Chewbacca, a Tired Bird and the Invisible Man

LinkedIn, Profile Picture, LinkedIn Profile Picture, Bad Profile Picture, Personal Branding, Poor Personal Branding, First ImpressionMy blog post title this week sounds like either the start of a bad joke or the start of Johnny Carson’s Carnac the Magnificent comedy routine.  Sadly, it’s neither.  It’s a brief list of who’s invited me to connect on LinkedIn recently, based on their profile pictures.

What does that say about their professional, personal brand?  Afterall, LinkedIn claims to be “the world’s largest professional network on the Internet with more than 225 million members in over 200 countries and territories.”  Are any of those profile pictures professional?

Since I don’t know these people (yet), have not been introduced by a mutual connection and did not receive a customized invitation, their profile picture is a big part of my first impression.  Do I need them in my network?  Do I want them in my network?  Perhaps.  Or, perhaps not.

A simple definition of personal branding is how people market themselves and their careers.  It helps demonstrate what sets you apart and what your unique value proposition is.  A strong personal brand can position one as a subject matter expert and provide enhanced credibility.  Naturally, it’s a big part of a successful job search.

So what do these profile pictures say about their personal brand?  Is their profile picture supposed to convey proof of humor?  Could it be misconstrued and leave an impression they might be overly snarky?  Are they “rebels” defying the corporately conservative profiles of millions of LinkedIn members?  And in the case of the individual with the default “ghost image” picture, it makes one question if they’re trying to hide something or simply lack the technical knowledge to change the picture.  Unfortunately, neither makes a good first impression.

It’s always a good idea to review your own personal brand.  Are you making a positive, professional first impression with your picture?  Are you clearly communicating your unique value proposition with your profile content?  The world is too competitive today to have a poor digital footprint.  Find a trusted colleague or friend and have them review it to make sure your personal brand is strong.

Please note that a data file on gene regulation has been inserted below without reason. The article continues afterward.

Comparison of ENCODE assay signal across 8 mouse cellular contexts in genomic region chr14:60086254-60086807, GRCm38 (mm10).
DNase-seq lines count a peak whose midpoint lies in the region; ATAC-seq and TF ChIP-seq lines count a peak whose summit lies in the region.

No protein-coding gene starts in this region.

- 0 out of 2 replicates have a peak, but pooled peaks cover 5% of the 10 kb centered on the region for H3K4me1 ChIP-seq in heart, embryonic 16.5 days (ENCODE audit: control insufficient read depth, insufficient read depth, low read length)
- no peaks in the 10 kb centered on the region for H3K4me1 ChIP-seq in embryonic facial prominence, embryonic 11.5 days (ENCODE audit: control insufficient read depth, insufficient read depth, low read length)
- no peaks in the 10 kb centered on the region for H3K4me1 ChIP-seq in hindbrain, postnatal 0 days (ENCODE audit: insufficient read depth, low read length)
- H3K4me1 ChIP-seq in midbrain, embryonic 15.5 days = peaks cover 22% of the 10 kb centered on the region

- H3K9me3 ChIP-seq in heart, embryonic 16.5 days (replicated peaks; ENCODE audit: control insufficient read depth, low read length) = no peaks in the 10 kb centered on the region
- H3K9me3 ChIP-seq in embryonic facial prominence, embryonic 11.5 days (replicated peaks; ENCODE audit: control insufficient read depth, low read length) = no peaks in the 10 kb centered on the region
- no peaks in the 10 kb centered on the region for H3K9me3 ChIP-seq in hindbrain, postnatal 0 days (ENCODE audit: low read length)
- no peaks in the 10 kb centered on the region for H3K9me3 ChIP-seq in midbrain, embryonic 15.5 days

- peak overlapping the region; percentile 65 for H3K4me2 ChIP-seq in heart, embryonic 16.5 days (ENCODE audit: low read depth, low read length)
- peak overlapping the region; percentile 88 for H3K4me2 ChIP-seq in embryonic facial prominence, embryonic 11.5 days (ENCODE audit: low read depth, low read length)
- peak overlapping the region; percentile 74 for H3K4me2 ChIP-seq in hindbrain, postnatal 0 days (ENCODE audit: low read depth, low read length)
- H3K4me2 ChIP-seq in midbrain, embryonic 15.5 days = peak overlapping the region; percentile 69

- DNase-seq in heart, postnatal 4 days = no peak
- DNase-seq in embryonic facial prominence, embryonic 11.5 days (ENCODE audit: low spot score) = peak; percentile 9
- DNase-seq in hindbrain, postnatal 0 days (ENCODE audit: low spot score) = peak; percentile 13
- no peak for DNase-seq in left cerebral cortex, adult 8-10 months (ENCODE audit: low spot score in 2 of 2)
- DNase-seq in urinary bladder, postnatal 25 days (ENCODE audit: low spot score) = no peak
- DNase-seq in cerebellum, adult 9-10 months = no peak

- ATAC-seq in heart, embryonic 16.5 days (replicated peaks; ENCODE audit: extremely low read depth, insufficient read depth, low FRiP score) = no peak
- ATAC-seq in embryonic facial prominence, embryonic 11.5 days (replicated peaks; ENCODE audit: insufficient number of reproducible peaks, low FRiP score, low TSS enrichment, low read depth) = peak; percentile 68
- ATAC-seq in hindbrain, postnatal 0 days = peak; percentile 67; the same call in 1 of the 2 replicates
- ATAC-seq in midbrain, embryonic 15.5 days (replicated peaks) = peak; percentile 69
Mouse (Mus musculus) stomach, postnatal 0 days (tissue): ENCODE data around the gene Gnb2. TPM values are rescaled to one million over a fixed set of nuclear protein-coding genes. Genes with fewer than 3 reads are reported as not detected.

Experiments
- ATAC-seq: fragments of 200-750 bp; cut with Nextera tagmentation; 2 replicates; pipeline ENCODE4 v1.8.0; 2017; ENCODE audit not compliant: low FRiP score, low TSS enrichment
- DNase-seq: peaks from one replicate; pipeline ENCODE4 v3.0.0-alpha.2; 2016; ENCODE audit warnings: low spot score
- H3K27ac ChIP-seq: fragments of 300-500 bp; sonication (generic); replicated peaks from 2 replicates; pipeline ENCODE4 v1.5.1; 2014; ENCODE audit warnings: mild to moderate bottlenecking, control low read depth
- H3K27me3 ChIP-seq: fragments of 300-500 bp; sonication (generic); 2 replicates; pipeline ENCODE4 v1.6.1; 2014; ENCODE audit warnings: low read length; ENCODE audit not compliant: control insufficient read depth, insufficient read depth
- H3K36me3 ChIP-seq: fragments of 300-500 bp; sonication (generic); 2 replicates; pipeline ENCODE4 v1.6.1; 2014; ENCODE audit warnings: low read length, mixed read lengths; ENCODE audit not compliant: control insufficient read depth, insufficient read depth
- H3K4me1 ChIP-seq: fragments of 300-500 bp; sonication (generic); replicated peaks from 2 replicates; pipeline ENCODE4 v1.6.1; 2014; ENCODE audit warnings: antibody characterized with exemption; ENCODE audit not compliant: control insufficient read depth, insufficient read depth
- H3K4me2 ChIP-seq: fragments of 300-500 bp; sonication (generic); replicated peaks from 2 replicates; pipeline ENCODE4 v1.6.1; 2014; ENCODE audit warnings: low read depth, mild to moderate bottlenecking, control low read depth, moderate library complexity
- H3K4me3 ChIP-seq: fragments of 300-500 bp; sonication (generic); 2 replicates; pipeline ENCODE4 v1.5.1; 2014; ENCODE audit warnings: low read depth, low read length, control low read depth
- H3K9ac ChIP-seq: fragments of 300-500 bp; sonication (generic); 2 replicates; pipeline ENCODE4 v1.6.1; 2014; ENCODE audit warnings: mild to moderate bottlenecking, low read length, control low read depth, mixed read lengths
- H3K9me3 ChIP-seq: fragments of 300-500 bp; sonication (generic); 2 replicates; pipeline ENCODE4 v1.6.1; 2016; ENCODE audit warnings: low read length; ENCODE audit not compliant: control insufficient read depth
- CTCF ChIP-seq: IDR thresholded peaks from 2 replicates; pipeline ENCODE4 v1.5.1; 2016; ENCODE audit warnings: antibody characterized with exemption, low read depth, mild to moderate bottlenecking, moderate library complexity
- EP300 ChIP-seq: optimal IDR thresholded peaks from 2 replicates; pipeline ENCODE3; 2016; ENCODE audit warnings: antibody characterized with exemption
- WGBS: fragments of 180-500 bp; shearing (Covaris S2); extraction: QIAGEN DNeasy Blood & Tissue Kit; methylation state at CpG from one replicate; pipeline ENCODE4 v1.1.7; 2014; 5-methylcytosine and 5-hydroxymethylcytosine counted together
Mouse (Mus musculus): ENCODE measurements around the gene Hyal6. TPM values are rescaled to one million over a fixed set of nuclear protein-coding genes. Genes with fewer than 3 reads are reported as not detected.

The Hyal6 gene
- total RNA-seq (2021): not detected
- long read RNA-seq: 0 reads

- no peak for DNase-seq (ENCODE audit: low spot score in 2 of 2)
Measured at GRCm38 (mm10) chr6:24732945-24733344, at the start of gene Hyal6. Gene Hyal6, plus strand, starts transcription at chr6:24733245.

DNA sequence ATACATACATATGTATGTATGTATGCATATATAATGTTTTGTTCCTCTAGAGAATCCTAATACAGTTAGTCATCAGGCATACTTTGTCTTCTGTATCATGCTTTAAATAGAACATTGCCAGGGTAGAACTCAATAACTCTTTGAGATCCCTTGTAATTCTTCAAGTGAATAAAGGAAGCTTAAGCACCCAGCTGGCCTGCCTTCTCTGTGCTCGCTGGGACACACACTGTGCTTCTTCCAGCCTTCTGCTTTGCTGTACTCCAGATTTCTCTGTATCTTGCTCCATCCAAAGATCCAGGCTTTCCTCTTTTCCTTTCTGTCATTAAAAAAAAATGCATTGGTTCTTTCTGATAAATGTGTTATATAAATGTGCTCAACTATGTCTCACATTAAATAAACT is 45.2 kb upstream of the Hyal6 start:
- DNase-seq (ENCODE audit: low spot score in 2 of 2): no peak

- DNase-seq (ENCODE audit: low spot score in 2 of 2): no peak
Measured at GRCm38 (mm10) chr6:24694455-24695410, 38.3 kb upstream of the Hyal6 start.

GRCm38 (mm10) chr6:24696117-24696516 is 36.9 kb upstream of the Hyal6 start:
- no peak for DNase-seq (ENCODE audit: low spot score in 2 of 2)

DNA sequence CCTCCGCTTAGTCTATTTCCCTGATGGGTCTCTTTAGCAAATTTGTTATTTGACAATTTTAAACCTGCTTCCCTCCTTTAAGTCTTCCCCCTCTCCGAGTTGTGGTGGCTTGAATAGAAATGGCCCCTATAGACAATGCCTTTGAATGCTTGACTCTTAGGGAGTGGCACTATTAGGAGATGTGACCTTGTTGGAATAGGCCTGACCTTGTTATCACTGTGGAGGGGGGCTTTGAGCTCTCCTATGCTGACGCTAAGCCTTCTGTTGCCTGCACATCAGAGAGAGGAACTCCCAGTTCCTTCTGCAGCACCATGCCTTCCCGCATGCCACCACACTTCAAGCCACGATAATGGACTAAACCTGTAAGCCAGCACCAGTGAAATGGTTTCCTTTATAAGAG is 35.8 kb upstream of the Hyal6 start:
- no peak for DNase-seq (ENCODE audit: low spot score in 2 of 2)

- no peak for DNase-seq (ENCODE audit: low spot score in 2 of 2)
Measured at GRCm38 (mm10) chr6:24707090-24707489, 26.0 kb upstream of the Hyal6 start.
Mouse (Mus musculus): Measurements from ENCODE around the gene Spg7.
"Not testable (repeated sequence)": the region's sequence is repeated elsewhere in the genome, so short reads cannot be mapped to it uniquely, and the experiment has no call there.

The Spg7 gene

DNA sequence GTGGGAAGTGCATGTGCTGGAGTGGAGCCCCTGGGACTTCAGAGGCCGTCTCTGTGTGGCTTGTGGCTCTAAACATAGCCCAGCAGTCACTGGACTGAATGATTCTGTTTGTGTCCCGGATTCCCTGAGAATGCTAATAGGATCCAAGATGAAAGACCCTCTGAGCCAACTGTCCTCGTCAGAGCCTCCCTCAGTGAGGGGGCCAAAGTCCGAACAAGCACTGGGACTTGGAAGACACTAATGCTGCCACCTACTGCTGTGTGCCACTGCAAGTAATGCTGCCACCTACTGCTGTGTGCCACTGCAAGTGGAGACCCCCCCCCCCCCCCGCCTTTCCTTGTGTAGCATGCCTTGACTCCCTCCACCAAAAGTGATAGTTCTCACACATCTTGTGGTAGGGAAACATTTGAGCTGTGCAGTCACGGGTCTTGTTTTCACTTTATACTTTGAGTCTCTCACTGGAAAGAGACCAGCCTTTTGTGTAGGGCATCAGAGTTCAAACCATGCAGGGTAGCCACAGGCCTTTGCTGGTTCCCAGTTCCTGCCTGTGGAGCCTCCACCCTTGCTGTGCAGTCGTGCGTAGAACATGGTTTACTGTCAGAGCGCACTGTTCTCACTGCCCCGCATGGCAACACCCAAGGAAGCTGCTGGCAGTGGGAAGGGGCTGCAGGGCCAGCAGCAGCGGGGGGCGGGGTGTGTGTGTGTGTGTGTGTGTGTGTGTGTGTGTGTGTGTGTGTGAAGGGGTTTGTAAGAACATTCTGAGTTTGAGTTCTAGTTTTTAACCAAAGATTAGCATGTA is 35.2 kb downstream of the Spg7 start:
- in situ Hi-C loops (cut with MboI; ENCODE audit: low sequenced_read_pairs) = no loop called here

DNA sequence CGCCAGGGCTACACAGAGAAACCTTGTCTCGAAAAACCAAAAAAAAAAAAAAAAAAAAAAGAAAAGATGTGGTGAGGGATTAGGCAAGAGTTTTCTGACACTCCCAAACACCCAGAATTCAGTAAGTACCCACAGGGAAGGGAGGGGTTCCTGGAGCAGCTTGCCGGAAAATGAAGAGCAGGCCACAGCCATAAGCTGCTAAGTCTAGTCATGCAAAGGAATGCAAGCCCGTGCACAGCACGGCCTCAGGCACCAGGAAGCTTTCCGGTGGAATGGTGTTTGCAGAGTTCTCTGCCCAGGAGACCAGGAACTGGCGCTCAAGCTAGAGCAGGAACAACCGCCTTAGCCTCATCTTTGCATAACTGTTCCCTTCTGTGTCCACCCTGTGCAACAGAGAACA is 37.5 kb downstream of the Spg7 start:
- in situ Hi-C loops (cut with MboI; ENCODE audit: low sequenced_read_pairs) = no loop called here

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Derek Jeter, Mariano Rivera and… Arthur Catalanello

Carnac the Magnificent

To borrow from an old Johnny Carson bit called Carnac the Magnificent, the answer is “Derek Jeter, Mariano Rivera, Arthur Catalanello.”  My Red Sox-loving friends would surely answer, “Name three losers from New York.”  😉  I however, would proudly answer “Name three people who reached a professional milestone in 2011.”

Of course, I make the above comparison very tongue-in-cheek.  I’m about to reach 1,000 connections on LinkedIn.  While I’m not the first nor last to accomplish this, I do view it as a significant accomplishment for a few reasons:

  1. 100% of my connections are professionals who I have either met in person, worked with in a client-vendor relationship, or have had significant correspondence with.  I am not an open-networker, so I know my LinkedIn network.  I even state that requirement on my LinkedIn profile.
  2. I started to network in earnest in January 2009 when I was looking for employment.  I’ve learned that networking is something you should do all the time, not just while unemployed.  I try to embrace the mantra of “networking for life” and I continue to grow my network monthly.
  3. I’ve been able to use my network to facilitate valuable introductions for many people.  Effective networkers embrace a “give to get” philosophy.  When’s the last time you pro-actively did something for a member of your network?

I’ve met open-networkers (will connect with anyone who asks), closed-networkers (will only connect with the closest of friends or colleagues) and many in the middle of those extremes.  Which approach is best?  I’ll leave my opinion for another post at a future date.  The short answer – you need to be comfortable with your approach.  I am.  Are you?